That’s not the fault of Dominic Rains, who has been doing his best with everything that Chicago Med has given him, whether it’s Crockett being a third wheel or butting heads with other doctors. He has talent and charisma, but he can only show so much when the character isn’t able to grow beyond his argument of the week.

Rather, we have to look at the context in which he was introduced, and the missed opportunities in subsequent episodes. Chicago Med did to Crockett what Chicago PD did to Hailey Upton years ago: put the new character directly in the spot that the old one filled, making it incredibly hard to avoid comparing one to the other.

Crockett may not have been intended as a direct replacement for Connor, but that’s the impression that resulted when Med had him take over the hybrid OR that Connor created. The two also share a background of being trauma surgeons, and Crockett is getting swooned over by nurses the same way that Connor did in his first season (actually moreso). Plus, if you look at Dominic Rains versus Colin Donnell, the two even look vaguely similar.

New characters have to be given the opportunity to stand on their own, and instead Crockett was dropped right into Connor’s parking space—at a time when fans were (and still are) very incensed about the producers’ decision to write out the Dr. Rhodes character. It’s hard to imagine a harder place for a character to start from.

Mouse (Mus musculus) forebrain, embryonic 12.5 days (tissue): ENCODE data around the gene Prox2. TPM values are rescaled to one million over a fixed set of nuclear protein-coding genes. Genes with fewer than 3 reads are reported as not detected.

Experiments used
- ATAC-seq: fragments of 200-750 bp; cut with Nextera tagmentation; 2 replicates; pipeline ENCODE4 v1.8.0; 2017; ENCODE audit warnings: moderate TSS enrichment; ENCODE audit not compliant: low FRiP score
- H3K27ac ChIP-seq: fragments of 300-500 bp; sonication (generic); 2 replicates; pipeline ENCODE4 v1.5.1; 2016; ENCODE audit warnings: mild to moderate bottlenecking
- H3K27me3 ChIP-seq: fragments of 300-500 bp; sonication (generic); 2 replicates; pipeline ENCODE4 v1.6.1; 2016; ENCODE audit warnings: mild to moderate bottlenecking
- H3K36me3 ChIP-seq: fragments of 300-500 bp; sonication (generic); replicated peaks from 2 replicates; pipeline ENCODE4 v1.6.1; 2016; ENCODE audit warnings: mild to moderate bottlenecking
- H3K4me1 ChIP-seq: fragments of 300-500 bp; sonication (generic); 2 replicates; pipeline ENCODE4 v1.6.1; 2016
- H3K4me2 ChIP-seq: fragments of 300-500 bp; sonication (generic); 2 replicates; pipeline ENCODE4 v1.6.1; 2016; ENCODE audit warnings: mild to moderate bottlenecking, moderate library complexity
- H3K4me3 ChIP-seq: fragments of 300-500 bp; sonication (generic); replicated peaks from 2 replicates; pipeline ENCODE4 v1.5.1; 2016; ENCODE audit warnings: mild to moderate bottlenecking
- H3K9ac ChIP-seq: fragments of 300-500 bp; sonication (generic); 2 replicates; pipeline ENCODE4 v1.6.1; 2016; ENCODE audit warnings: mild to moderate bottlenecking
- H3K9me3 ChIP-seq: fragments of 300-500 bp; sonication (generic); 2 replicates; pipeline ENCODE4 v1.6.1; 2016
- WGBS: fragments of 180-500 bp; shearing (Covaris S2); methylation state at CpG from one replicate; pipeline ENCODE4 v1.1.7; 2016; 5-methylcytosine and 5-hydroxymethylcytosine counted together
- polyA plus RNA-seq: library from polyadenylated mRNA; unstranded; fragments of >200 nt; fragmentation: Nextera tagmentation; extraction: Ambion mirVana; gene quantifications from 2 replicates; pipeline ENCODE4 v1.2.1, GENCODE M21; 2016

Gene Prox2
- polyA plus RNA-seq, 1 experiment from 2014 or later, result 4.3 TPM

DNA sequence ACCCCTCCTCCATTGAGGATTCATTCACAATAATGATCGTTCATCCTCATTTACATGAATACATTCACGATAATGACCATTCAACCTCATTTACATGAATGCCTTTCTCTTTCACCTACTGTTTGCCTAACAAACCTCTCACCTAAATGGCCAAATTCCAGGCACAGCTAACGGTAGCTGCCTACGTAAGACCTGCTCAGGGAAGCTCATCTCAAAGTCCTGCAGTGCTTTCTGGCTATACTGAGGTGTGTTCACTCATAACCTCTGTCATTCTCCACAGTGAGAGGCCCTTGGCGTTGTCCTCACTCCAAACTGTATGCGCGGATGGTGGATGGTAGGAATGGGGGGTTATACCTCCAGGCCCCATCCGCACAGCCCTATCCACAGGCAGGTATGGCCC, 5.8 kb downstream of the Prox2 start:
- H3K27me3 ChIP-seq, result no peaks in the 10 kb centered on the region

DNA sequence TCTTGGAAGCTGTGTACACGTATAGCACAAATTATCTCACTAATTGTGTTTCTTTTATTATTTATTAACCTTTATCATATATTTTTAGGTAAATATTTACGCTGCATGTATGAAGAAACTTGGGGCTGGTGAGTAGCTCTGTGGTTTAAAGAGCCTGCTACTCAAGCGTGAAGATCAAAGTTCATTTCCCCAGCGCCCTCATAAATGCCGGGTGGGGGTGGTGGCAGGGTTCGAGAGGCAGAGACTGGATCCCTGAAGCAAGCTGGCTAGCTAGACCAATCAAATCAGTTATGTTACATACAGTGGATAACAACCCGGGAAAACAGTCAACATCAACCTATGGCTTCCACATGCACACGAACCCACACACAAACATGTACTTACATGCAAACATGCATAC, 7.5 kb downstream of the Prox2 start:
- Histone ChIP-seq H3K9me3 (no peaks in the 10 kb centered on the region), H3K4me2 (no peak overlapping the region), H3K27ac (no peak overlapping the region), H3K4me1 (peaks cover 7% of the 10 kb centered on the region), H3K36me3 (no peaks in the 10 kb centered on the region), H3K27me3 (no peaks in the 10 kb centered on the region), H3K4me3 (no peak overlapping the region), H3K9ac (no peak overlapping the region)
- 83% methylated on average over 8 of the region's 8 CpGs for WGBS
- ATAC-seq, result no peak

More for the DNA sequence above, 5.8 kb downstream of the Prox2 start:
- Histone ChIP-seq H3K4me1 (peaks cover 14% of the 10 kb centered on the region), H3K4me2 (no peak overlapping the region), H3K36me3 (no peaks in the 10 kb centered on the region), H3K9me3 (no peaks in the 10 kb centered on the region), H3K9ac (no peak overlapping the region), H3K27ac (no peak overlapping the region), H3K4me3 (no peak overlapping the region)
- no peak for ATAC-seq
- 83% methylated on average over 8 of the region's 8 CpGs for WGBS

Chicago Med could have overcome that, however, if Crockett had been given storylines that were about him instead of using him as a piece in other people’s stories—and a negative one at that. It is also hard for a character to endear themselves to viewers when they’re screwing up someone else’s relationship.

Crockett’s biggest storyline this season wasn’t about him; he’ll be remembered as the guy who came between April and Choi, ultimately leading to their second break-up. That whole plot was flawed, starting with Crockett’s attraction to April coming nearly out of the blue and culminating with the situation turning the normally calm Choi into someone extremely unprofessional. The subplot took up so much time in season 5, and it made everyone look terrible, and Crockett trying to kiss April was the moment that started it all. Not a good look for him.